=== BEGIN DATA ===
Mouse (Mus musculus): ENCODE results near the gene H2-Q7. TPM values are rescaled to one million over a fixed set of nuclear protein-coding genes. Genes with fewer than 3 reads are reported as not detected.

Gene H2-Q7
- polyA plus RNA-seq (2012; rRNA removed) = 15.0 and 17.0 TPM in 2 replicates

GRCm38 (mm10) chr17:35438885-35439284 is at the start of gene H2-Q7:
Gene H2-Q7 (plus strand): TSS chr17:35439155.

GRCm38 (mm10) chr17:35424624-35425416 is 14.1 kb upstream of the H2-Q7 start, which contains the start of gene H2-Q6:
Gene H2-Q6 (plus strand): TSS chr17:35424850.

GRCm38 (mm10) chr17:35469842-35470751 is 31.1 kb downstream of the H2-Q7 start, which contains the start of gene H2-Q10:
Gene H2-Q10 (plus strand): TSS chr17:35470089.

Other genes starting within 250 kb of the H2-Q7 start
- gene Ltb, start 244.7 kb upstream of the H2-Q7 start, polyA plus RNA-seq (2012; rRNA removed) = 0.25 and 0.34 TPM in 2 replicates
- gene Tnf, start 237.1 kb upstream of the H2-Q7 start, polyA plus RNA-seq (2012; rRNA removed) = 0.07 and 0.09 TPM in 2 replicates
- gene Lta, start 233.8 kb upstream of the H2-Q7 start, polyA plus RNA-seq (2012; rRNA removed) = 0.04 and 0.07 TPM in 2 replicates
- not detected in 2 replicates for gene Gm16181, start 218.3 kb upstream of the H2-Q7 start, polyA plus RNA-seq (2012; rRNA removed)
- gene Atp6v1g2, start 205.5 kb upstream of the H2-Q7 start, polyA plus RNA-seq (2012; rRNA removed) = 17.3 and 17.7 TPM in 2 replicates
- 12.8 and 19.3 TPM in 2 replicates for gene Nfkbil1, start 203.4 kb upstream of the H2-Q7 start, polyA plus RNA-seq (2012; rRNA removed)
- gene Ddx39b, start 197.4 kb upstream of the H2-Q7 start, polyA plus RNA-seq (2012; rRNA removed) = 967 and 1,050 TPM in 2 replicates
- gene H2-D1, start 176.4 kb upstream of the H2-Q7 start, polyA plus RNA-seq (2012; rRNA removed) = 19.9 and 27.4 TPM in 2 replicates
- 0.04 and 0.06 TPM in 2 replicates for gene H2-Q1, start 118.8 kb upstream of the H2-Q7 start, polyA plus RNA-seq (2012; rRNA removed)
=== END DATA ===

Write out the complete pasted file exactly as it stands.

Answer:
Mouse (Mus musculus): ENCODE results near the gene H2-Q7. TPM values are rescaled to one million over a fixed set of nuclear protein-coding genes. Genes with fewer than 3 reads are reported as not detected.

Gene H2-Q7
- polyA plus RNA-seq (2012; rRNA removed) = 15.0 and 17.0 TPM in 2 replicates

GRCm38 (mm10) chr17:35438885-35439284 is at the start of gene H2-Q7:
Gene H2-Q7 (plus strand): TSS chr17:35439155.

GRCm38 (mm10) chr17:35424624-35425416 is 14.1 kb upstream of the H2-Q7 start, which contains the start of gene H2-Q6:
Gene H2-Q6 (plus strand): TSS chr17:35424850.

GRCm38 (mm10) chr17:35469842-35470751 is 31.1 kb downstream of the H2-Q7 start, which contains the start of gene H2-Q10:
Gene H2-Q10 (plus strand): TSS chr17:35470089.

Other genes starting within 250 kb of the H2-Q7 start
- gene Ltb, start 244.7 kb upstream of the H2-Q7 start, polyA plus RNA-seq (2012; rRNA removed) = 0.25 and 0.34 TPM in 2 replicates
- gene Tnf, start 237.1 kb upstream of the H2-Q7 start, polyA plus RNA-seq (2012; rRNA removed) = 0.07 and 0.09 TPM in 2 replicates
- gene Lta, start 233.8 kb upstream of the H2-Q7 start, polyA plus RNA-seq (2012; rRNA removed) = 0.04 and 0.07 TPM in 2 replicates
- not detected in 2 replicates for gene Gm16181, start 218.3 kb upstream of the H2-Q7 start, polyA plus RNA-seq (2012; rRNA removed)
- gene Atp6v1g2, start 205.5 kb upstream of the H2-Q7 start, polyA plus RNA-seq (2012; rRNA removed) = 17.3 and 17.7 TPM in 2 replicates
- 12.8 and 19.3 TPM in 2 replicates for gene Nfkbil1, start 203.4 kb upstream of the H2-Q7 start, polyA plus RNA-seq (2012; rRNA removed)
- gene Ddx39b, start 197.4 kb upstream of the H2-Q7 start, polyA plus RNA-seq (2012; rRNA removed) = 967 and 1,050 TPM in 2 replicates
- gene H2-D1, start 176.4 kb upstream of the H2-Q7 start, polyA plus RNA-seq (2012; rRNA removed) = 19.9 and 27.4 TPM in 2 replicates
- 0.04 and 0.06 TPM in 2 replicates for gene H2-Q1, start 118.8 kb upstream of the H2-Q7 start, polyA plus RNA-seq (2012; rRNA removed)